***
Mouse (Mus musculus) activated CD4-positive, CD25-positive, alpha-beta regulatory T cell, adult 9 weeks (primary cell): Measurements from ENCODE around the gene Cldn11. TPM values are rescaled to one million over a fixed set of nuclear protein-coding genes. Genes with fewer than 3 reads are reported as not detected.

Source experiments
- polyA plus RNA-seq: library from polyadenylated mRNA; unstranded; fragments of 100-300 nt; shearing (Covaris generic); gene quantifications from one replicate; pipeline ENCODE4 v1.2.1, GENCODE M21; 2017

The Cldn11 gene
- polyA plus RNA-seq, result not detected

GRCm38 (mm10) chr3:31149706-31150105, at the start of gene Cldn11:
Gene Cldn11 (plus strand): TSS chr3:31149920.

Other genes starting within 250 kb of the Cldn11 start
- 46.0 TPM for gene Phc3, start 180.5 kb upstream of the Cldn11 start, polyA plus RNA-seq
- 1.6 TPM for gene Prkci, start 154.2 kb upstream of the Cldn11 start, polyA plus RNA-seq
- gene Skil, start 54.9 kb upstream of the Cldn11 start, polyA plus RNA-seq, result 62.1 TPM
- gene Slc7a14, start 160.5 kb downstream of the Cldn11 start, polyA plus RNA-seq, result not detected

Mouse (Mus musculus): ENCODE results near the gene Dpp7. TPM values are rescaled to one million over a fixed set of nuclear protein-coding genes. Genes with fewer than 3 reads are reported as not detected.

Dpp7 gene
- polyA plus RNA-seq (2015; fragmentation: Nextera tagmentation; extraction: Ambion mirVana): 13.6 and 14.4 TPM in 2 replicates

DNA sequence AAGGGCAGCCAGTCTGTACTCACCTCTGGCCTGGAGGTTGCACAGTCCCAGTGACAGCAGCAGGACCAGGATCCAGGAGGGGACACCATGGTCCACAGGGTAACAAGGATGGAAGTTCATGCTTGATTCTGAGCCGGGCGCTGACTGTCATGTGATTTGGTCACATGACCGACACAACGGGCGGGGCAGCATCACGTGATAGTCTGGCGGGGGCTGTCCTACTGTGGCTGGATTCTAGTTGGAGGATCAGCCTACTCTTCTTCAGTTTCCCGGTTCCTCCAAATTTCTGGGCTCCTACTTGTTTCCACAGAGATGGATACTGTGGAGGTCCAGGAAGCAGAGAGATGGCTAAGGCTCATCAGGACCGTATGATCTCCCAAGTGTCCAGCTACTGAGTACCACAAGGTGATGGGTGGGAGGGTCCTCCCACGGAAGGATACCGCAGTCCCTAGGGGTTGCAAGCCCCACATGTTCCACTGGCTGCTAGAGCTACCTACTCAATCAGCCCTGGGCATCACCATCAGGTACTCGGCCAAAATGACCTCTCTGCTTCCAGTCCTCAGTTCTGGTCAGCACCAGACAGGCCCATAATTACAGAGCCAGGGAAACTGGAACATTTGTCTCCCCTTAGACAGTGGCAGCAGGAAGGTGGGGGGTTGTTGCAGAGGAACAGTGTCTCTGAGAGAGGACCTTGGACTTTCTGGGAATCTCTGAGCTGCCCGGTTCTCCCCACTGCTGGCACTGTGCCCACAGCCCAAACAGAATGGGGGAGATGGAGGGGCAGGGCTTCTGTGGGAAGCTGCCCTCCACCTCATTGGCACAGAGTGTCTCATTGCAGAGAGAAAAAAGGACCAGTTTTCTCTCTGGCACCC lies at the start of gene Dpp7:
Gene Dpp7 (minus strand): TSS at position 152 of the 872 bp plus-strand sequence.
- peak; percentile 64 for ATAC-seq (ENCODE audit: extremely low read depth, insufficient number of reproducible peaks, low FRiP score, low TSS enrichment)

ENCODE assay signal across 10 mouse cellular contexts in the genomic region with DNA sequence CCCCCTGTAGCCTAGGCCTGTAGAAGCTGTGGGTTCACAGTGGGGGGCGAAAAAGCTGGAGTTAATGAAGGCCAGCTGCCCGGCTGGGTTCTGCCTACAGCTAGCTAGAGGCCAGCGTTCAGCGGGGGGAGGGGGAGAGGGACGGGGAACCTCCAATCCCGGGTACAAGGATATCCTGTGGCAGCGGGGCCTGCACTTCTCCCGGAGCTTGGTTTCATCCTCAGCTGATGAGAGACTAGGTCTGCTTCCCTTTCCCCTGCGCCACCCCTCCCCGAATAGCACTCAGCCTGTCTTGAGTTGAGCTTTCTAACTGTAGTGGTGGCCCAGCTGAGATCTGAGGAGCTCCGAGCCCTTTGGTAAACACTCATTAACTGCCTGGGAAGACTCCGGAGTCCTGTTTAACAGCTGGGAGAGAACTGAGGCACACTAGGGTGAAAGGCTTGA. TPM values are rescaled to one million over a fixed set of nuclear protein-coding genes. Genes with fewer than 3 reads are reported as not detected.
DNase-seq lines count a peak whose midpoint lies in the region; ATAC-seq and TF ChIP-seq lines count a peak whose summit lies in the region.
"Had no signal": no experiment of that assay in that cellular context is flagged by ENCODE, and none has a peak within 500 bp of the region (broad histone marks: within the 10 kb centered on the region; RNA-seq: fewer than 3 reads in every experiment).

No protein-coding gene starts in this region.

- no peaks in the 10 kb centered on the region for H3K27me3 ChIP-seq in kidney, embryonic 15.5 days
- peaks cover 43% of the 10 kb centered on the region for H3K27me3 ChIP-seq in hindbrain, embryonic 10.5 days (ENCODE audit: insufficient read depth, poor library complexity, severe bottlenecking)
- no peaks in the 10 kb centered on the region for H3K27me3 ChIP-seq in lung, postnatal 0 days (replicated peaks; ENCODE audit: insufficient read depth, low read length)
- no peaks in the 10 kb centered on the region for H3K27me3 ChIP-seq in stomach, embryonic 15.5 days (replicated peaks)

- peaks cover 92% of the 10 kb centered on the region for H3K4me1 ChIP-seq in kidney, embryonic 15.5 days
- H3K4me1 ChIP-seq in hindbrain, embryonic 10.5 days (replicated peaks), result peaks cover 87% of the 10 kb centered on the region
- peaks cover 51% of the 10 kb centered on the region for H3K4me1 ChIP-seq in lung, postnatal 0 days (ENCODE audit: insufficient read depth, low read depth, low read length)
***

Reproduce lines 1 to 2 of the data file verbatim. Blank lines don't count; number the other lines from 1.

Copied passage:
Mouse (Mus musculus) activated CD4-positive, CD25-positive, alpha-beta regulatory T cell, adult 9 weeks (primary cell): Measurements from ENCODE around the gene Cldn11. TPM values are rescaled to one million over a fixed set of nuclear protein-coding genes. Genes with fewer than 3 reads are reported as not detected.

Source experiments